It has been a wild five days since Silicon Valley Bank was shut down. By the time I am publishing this article, there have been millions of words written about the failure of Silicon Valley Bank, why it failed, what controls it did or did not have, etc. Rather than focus on that, I would rather focus on the government’s actions post takeover, the timing, and everything in between.
Swift Action by the FDIC
The FDIC showed that it would act swiftly to ensure a systemic failure of our banking systems did not occur. Within 48 hours, we went from a bank that a few days before was awarded one of the best banks in the United states, to being taken over by the FDIC. Heading into the weekend, both depositors and the world were uncertain what would happen to the deposits of some of the “who’s who” in the tech industries spotlight. Roku, for instance, had $487 million on deposit with Silicon Valley Bank.
Regional Banks Propped Up By the US Government
To stem a complete fallout in confidence with regional banks, the U.S. Government did what it has not done since the Great Recession: ensure that every dollar of depositors’ money is returned to the depositors. While there is definitely not any sympathy for the bank’s shareholders, the Government backstopped the deposits in the bank.
Before you see this as altruism, the selfish motivation was to stop a landslide run on all of the regional banks. The FDIC and the government knew that if it did not act by beginning of the markets on Monday, the trickle of depositors demanding money would have become a landslide. Since the FDIC couldn’t find a buyer before the weekend was out, they made the astonishing announcement of ensuring no losses of the depositors’ money would occur. This effectively has the public relying on the FDIC to insure any losses of these regional banks who didn’t have proper risk controls in place.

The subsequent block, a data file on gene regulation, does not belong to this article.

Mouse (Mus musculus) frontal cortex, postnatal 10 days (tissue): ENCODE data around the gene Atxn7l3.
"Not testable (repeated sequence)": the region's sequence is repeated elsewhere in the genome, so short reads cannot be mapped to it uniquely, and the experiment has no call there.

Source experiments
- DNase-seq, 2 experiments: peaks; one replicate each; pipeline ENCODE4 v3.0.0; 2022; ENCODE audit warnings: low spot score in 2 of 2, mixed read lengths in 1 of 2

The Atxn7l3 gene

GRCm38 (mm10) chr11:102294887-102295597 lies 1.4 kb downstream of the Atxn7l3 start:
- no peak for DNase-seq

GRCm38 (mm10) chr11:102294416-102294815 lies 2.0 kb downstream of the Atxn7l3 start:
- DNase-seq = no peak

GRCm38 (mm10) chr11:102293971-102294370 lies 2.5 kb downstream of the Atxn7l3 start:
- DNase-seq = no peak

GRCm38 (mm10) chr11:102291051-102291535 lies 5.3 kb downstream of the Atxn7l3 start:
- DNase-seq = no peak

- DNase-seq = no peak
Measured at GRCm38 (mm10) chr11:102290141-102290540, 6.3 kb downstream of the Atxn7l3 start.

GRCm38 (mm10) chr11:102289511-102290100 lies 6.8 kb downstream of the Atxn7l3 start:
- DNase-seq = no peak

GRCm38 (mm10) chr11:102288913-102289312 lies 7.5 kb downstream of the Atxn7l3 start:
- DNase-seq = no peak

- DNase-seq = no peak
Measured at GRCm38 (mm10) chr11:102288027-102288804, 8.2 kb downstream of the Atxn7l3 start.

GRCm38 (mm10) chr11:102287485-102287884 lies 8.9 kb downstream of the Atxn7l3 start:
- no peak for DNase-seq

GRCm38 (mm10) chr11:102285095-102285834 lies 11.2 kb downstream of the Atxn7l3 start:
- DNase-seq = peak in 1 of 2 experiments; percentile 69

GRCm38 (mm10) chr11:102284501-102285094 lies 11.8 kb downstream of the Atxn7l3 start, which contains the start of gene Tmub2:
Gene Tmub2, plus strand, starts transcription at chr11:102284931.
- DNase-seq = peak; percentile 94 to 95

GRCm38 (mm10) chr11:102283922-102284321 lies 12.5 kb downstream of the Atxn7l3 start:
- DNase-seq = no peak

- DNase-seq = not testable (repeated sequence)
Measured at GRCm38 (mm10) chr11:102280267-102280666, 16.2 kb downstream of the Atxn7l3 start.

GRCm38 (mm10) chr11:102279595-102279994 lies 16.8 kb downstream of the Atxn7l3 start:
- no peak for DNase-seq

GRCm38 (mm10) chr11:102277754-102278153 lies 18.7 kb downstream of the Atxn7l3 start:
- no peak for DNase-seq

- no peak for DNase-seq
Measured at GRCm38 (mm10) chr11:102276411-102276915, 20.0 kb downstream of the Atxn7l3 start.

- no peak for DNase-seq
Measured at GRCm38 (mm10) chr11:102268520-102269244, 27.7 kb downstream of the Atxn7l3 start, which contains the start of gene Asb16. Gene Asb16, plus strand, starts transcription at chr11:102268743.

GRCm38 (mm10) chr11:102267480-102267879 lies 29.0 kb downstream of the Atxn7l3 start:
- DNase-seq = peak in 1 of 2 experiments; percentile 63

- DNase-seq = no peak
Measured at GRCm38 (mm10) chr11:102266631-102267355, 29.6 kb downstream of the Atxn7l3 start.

So, then everything is okay, right? However, even as I write this article, regional bank stocks are getting slammed in the market.
Where Do We Go From Here?
The Feds had to act to prevent a collapse of the regional banking system. Make no mistake that even though this wasn’t a systemic issue, the drag from several regional banks’ collapses would have meant an instant recession and a shockwave through the confidence of the US banking system. This is both the FDIC and the DFPI trying to save face where its many controls and audits didn’t pick up on the systemic risks piling up at SVB and other banks, as well as other state agencies when FDIC shut down Signature Bank on Sunday.
However, on Thursday we have the Feds’ FOMC meeting with the real possibility or raising rates. Prior to the banks’ failures, I would have said we would have had a 50-bps raise. Sitting here today, we could see anywhere from 0 to 50bps rate raise.
The real question on everyone’s lips: is this the beginning?